Santa Barbara Dance Theater; Photo by Brandon Whited
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Impressions of São Paulo Dance Company

Impressions of São Paulo Dance Company
Erin Bomboy/Follow @ErinBomboy on Twitter

By Erin Bomboy/Follow @ErinBomboy on Twitter
View Profile | More From This Author

Published on May 16, 2016

At The Joyce Theater

May 3-8, 2016

Artistic Director: Inês Bogéa

Gen / Choreography: Cassi Abranches

Céu Cinzento / Choreography: Clébio Oliveira

Mamihlapinatapai / Choreography: Jomar Mesquita with collaboration from Rodrigo de Castro

Gnawa / Choreography: Nacho Duato

Pictured above: Luiza Yuk & Vinícius Vieira photo by Juliana Hilal


It was a dark and stormy night.

Not really, but it is May, and it's gray, chilly, and spitting rain. An antidote for these spring doldrums could lie at The Joyce Theater where south-of-the-border São Paulo Dance Company has tucked in for a one-week, multi-bill program.

Spearheaded by the Government of the State of São Paulo in 2008, São Paulo Dance Company is an outfit reminiscent of the recently departed and dearly missed Cedar Lake Contemporary Ballet. Prodigious technicians; hot choreographers; moody pieces; and a sexy, cool vibe: everything points to a homerun. Instead, it’s more like a bunt to first.  

The problem lies in the curation by Artistic Director Inês Bogéa. Three of the four pieces follow the same script and wallow in similar clichés, which leads to exasperation and then ennui.

The recipe for these works goes a little something like this:

São Paulo Dance Company's Renata Alencar & Joca Antunes in Gen. Photo by Arthur Wolkovier

Build the piece around a loose theme: bodily memory and sonic impulses (Gen; Cassi Abranches); heteronormative desire (Mamihlapinatapai; Jomar Mesquita); the Gnawas, a mystical Islamic fellowship (Gnawa; Nacho Duato).

Add a signature movement motif: jerky ripples through the spine (Gen); listless Salsa turns (Mamihlapinatapai); flexed ankles and wrists (Gnawa). Liberally whisk in some swinging kicks, floor rolls, and whirring pirouettes. Garnish with jazzy leaps, particularly coupé jetés.

Make sure to have a walking section. Two or three might be better.

Spatial pathways should be linear: horizontal trajectories, like swimming pool lanes, fare best, but front to back with the occasional diagonal works too. When in doubt, have everyone writhe in a clump.

São Paulo Dance Company in Gnawa. Photo by Paula Caldas

Stick to episodes rather than a narrative or emotional arc. Solos, duos, and trios should be interspersed with group sections. There must be at least one signature pas de deux signaled by swelling music and a pool of dusky light. The man and the woman will do cool gymnastic lifts. They will not seem interested in each other.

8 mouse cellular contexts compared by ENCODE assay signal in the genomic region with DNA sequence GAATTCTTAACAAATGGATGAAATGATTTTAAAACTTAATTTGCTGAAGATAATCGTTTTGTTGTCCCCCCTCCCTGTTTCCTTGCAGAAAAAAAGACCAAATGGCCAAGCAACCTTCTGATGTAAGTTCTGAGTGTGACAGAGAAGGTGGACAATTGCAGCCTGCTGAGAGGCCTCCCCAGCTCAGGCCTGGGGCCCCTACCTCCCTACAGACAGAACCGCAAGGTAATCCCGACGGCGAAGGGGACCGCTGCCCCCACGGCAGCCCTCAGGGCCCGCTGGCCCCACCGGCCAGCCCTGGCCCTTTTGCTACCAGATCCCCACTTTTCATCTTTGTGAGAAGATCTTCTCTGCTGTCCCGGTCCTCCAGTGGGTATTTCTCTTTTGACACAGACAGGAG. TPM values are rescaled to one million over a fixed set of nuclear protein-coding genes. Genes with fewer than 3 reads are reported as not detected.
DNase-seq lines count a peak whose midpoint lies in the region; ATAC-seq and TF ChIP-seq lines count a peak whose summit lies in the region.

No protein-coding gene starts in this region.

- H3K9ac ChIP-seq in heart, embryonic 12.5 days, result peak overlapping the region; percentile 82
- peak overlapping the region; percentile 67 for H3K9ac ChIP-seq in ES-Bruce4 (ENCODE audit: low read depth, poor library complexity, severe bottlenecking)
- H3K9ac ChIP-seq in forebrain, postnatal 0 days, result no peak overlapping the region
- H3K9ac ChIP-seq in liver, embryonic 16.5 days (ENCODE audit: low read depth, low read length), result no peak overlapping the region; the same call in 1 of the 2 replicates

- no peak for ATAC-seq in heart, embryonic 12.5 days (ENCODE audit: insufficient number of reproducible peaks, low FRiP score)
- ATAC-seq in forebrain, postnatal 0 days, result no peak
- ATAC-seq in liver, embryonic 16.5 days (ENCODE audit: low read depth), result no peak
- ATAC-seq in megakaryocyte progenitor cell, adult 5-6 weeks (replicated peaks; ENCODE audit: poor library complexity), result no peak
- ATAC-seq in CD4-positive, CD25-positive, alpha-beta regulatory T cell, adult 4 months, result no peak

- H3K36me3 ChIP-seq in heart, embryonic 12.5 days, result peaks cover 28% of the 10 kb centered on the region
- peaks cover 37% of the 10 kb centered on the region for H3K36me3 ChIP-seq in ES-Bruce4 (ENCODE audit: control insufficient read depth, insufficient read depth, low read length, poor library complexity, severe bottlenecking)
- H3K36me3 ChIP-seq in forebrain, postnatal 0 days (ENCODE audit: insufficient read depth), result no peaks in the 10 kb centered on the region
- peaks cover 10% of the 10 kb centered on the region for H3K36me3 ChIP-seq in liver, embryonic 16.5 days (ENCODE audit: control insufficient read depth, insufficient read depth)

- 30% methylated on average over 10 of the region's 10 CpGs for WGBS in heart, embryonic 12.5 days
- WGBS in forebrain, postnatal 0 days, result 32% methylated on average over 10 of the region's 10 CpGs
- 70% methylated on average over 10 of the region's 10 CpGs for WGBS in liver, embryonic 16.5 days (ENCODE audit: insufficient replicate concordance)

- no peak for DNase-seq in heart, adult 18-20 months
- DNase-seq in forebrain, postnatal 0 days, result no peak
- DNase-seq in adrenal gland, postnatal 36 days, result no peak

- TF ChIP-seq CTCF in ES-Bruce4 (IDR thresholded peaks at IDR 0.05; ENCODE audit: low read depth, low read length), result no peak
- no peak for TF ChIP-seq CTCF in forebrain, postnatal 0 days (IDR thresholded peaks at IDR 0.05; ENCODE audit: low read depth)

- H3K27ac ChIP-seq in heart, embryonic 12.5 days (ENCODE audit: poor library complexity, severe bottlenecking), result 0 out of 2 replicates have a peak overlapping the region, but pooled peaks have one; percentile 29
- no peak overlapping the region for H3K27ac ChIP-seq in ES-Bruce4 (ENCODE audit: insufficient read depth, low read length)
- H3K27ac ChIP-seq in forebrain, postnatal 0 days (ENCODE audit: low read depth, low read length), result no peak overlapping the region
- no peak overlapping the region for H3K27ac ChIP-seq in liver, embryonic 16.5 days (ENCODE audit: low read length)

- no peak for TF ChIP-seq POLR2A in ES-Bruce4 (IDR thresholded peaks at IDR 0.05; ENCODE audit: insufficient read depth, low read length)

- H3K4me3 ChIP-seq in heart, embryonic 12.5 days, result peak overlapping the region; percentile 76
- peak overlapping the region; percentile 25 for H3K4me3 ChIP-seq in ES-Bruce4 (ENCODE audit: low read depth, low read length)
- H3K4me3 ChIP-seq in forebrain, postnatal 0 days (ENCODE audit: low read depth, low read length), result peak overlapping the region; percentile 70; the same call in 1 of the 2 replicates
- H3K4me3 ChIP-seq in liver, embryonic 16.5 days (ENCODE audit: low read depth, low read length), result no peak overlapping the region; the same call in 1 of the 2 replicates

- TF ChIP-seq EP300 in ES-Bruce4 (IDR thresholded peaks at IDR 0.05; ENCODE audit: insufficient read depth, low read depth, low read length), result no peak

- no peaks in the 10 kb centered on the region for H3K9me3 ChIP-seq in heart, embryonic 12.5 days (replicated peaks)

Pieces should feature between eight to fourteen dancers, split evenly between men and women. Gender roles should be strictly enforced. When a woman dances with a man, she is his to manipulate. Women must look as if they enjoy this.

To ensure that the audience interprets the work as “important art” include music with vaguely non-Western rhythms and wistful melodies. Augment with splashes and streaks of fuzzy light. Costumes should lean to the pedestrian but with plenty of exposed flesh.

São Paulo Dance Company's Luiza Yuk & Vinícius Vieira in Céu Cinzento. Photo by Juliana Hilal

The one piece that escapes this paint-by-numbers approach is Céu Cinzento by Clébio Oliveira. He recasts Romeo and Juliet as blind lovers stumbling and bumbling to their inevitable tragedy. The work registers as occasionally precious but it’s riskier and far more imaginative than anything else on display. The doomed lovers dash in endless, hopeless circles. Jangly, skittery, stuttering: their nervous energy brushes up against one another and, sometimes, into each other. At the end, she collapses backwards into his arms and then logrolls away. He lurches after her, loyal to the last.

The dancers of São Paulo Dance Company range from competent to fabulous. The women outshine the men; like supple, fleet-footed pumas, they revel in the sensuous pleasure of muscular acuity. As a whole, the company is clean, well rehearsed, and animated.

But to live up to its dancers’ potential, it needs a better showcase than these derivative, lugubrious pieces. The company, although celebrating its eighth year, feels like an upstart, emulating its peers in Europe and America as it figures out its own ethos. It’s the perfect to time to embrace the old chestnut, “Nothing ventured, nothing gained.”


 

 

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